How to guides

5 maintenance jobs to prepare your home for the Spring

As the cold, winter months come to an end, your home is no-doubt ready for a Spring spruce-up. Try these 5 simple maintenance jobs to ensure everything in your property is clean, tidy and in good working order, just in time for the new season.


1. Check your gutters and drains

Falling leaves and debris can gather in your gutters during the colder months, so it’s a good idea to give them a clean when it’s warm enough to get outside. For a thorough inspection and deep clean, it’s best to hire a professional who specialises in gutters and drains. If you prefer the DIY option, you’ll need an extendable ladder and a plastic scoop. Make sure your ladder is secure and when you’re at the top, scoop out the leaves and let them drop down to the garden below.

Once the leaves are cleared, take your garden hose up and give the gutters a wash. At this stage, you’ll be able to see if there are any blockages in the downpipes. If you spot a blockage, try feeding the hosepipe into the pipe to clear it. If that doesn’t work, remove sections of the downpipe, starting from the ground up until you can remove the blockage. Then reattach the pipes in the same order.

2. Tidy the garden

Now is the time to get your garden borders ready for the new season. If you’ve avoided cutting back plants to provide food and shelter for winter wildlife, you can give everything a trim in early spring. Remove leaves and debris from your beds and borders and add them to your compost bin (if you have one). Finally, boost your soil by adding a layer of organic matter, such as well-rotted manure or compost.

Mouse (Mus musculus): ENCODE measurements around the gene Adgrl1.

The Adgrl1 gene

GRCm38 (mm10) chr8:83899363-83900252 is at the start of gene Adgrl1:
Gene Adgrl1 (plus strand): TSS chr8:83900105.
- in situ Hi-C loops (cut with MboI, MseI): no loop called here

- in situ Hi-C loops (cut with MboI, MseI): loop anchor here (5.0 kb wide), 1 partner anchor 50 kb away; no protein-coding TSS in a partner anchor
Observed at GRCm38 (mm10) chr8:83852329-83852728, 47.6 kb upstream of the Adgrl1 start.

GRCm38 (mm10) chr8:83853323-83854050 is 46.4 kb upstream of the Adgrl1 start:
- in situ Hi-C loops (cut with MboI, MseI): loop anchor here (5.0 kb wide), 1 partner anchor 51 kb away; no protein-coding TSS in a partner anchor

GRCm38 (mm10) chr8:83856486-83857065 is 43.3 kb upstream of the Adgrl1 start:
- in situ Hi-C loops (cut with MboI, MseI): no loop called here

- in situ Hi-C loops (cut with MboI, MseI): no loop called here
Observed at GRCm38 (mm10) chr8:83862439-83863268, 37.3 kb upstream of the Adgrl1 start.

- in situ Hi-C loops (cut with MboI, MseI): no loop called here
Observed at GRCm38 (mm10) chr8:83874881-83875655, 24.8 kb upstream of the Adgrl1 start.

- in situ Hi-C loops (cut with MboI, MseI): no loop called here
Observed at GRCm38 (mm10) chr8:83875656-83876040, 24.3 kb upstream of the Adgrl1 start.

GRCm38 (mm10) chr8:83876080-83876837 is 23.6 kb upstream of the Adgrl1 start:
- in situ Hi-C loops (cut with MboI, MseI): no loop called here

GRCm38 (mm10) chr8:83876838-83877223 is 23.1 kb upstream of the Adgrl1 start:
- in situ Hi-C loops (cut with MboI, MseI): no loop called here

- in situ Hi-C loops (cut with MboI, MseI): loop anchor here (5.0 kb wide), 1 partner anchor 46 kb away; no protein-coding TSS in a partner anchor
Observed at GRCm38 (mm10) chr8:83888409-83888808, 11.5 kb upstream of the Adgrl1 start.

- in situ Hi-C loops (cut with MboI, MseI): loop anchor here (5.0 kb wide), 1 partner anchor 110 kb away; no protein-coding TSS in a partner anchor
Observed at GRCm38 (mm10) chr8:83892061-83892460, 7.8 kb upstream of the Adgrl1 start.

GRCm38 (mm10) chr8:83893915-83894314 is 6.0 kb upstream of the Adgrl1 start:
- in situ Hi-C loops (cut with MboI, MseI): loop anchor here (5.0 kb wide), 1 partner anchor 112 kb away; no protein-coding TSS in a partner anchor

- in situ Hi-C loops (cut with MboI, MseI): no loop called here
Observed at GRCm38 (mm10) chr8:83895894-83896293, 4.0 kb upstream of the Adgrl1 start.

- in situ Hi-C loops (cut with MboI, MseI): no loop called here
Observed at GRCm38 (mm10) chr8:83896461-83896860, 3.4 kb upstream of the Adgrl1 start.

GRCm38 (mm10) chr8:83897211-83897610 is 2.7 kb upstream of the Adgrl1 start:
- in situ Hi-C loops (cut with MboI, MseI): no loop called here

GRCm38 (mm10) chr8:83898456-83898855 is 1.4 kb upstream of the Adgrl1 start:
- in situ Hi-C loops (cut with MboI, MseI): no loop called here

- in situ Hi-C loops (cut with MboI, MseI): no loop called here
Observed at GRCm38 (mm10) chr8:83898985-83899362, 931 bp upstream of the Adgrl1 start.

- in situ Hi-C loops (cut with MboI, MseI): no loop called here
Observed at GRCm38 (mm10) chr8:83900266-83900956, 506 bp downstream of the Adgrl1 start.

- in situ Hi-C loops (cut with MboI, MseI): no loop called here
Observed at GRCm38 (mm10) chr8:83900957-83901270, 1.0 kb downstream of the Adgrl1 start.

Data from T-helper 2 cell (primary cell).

As well as repairing any winter damage to your fences, shed or greenhouse, it’s also a good idea to clean, sand and oil any wooden furniture to ensure it’s in tip-top condition for the summer months. Choose a solvent-free oil and use a paintbrush to apply it to the wood, then leave your furniture in the shade to dry for several hours.

3. Deep clean the hallway floor

Your home’s entrance bears the brunt of muddy boots and wet brollies during the winter months, and the floor could no doubt do with a freshen-up for spring. Hard flooring will benefit from a good vacuum and mop, as well as some spot cleaning with a wet sponge, while a deep clean will make a carpeted stairway look and smell wonderful. Here’s how to do the latter by hand…

Mix an eighth of a teaspoon of soap with water in a spray bottle and sprinkle baking soda and salt over the carpet. Now spray the soapy water over the carpet and leave it to soak in for a few minutes. Move a stiff-bristled scrubbing brush over the carpet in one direction to accumulate most of the dirt. Then do the same in the opposite direction to cover every angle. Soak up the water by pressing a towel into the carpet, then leave to dry. Spray again with regular tap water and press the towel into the carpet once more to dry. 

4. Clean your bathroom extractor fan

That nifty piece of kit in your bathroom that prevents damp and mould will be far less useful if it gets too dirty, so a regular clean is essential. Before you get started, make sure you’ve turned off the mains power switch. Unscrew the cover and lift or slide it off, then leave it to soak in a container of soapy water. Clean inside the extractor unit with a duster, followed by a cloth and soapy water. Allow it all to dry before replacing the cover.

5. Add shine to your windows

It’s amazing what a difference clean windows can make to the light levels in your home, so prepare for spring sunshine by giving your glazing a wash. For the external surfaces, a professional window cleaner should get them shining, while you can concentrate on the inside. 

Make your own window cleaning solution by adding two teaspoons of white vinegar or washing-up liquid to a small bucket of water, then use this to wash both the frames and glazing. With a microfibre cloth, wipe the solution over the glass with an S-shape movement to ensure you’ve covered all areas. Wipe away the water with a squeegee and remove any excess water streaks by using a dry microfibre cloth or some scrunched-up newspaper.